The beginning of the Hindu New Year, Diwali is one of the most important festivals in India. Deepvali is the sanskrit word meaning rows of lights.
This festival commemorates Lord Rama’s return to his kingdom Ayodhya after completing his 14-year exile. Twinkling oil lamps or diyas light up every home and firework displays are common all across the country, the entrance of houses are decorated with Rangoli.. The goddess Lakshmi (consort of Vishnu), who is the symbol of wealth and prosperity, is also worshipped on this day. In the south, Diwali has two more legends connected with it. The first legend again concerns the victory of good over evil. Narakasura the demon of hell, challenged Krishna to battle. After a fierce fight lasting two days, the demon was killed at dawn on Narakachaturdashi. Talk about diversity!
The celebrations take place on the darkest night of the lunar month, Amavasya, when diyas burn and the sky is ablaze with fire crackers of all kinds. It’s not only the festival of lights, it’s also a festival of colours. True, Indian colours that adorn places of worship and decorate houses across the country.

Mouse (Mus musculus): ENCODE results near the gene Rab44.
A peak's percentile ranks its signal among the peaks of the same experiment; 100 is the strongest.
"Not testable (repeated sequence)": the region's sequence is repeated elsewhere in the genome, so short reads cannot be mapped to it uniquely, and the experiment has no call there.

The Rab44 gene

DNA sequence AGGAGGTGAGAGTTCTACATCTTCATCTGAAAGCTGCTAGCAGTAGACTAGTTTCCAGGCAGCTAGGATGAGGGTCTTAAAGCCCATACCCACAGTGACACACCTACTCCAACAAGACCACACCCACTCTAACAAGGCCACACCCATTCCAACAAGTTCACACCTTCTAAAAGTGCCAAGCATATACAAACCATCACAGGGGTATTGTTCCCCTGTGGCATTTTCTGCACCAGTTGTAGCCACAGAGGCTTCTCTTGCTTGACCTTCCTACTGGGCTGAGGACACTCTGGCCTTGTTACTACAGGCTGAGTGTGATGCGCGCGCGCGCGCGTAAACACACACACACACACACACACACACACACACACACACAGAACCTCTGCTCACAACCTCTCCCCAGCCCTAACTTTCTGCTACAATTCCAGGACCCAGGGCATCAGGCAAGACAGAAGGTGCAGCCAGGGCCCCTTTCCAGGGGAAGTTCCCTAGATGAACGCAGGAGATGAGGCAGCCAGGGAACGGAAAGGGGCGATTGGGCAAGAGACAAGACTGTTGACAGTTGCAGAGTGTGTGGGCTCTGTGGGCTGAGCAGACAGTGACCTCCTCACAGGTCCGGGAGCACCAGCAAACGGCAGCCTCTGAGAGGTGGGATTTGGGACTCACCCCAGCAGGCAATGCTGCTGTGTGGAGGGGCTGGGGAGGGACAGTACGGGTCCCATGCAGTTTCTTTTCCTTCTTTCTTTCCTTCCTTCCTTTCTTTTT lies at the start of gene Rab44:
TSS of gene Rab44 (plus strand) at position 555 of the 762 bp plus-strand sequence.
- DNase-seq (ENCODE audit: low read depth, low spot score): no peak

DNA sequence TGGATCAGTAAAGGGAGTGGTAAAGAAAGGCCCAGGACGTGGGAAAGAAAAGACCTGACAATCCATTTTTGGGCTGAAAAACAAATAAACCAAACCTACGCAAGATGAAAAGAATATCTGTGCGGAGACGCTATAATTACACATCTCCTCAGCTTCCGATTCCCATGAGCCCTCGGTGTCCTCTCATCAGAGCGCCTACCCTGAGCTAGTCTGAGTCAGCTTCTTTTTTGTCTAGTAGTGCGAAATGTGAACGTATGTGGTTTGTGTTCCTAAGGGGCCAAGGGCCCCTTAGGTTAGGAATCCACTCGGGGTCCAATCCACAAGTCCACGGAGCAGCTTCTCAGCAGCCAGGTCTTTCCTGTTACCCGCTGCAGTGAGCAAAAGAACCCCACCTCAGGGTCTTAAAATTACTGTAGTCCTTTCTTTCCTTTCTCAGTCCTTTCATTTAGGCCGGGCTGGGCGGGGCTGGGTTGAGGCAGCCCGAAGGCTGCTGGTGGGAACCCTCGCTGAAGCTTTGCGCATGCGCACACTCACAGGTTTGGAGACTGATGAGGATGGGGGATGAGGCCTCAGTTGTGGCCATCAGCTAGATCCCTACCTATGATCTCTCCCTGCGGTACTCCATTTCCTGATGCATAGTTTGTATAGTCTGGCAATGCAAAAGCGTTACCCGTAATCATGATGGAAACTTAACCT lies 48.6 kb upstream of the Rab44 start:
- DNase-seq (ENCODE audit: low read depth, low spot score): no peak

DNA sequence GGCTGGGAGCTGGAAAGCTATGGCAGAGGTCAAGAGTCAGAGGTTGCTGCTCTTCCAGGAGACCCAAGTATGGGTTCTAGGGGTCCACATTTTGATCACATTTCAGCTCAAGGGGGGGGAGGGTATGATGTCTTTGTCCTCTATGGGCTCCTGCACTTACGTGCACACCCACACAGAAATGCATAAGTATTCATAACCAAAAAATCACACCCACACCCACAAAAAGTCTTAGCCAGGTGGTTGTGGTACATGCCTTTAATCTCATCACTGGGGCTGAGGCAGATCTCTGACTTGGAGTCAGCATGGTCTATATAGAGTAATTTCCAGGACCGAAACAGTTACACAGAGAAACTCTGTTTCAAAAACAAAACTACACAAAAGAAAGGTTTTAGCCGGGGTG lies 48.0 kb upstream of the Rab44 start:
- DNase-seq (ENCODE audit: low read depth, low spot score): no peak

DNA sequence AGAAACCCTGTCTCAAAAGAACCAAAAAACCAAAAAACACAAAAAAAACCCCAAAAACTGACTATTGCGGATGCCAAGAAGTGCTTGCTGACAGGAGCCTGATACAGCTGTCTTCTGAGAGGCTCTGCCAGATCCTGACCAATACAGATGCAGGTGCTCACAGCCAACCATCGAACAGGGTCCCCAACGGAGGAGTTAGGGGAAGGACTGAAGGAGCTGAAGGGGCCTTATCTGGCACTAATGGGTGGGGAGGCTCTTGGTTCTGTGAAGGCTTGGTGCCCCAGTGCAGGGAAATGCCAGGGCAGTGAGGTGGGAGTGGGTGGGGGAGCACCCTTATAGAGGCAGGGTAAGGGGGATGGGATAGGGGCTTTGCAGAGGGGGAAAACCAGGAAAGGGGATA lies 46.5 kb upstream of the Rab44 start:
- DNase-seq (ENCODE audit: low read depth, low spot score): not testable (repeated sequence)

It’s an occasion for families to meet and catch up with each other. It is also the perfect occasion to catch up with close friends with whom you always mean to spend time with, something you never quite get around to doing in the hustle and hurry of everyday life.
How to wish someone for diwali:
You either say “Happy Deepavali” (dee-paa-va-lee) to a South Indian & “shubh diwali” (shoob-dee-va-lee) to a North Indian
diwali to me:
Diwali to me brings plesant memories of back home and my childhood days. Growing up the objective for me and brother was two fold: Be the first ones in the street to wake people with firecrackers. We were fed a scary appetizer Marunthu which we used to detest. The bottom line was food, crackers, relatives and a good freaking time! Brings back plesant memories. Celebrations in the US boils down to lunches and parties with friends. Anyways hope you all have a happy Deepavali!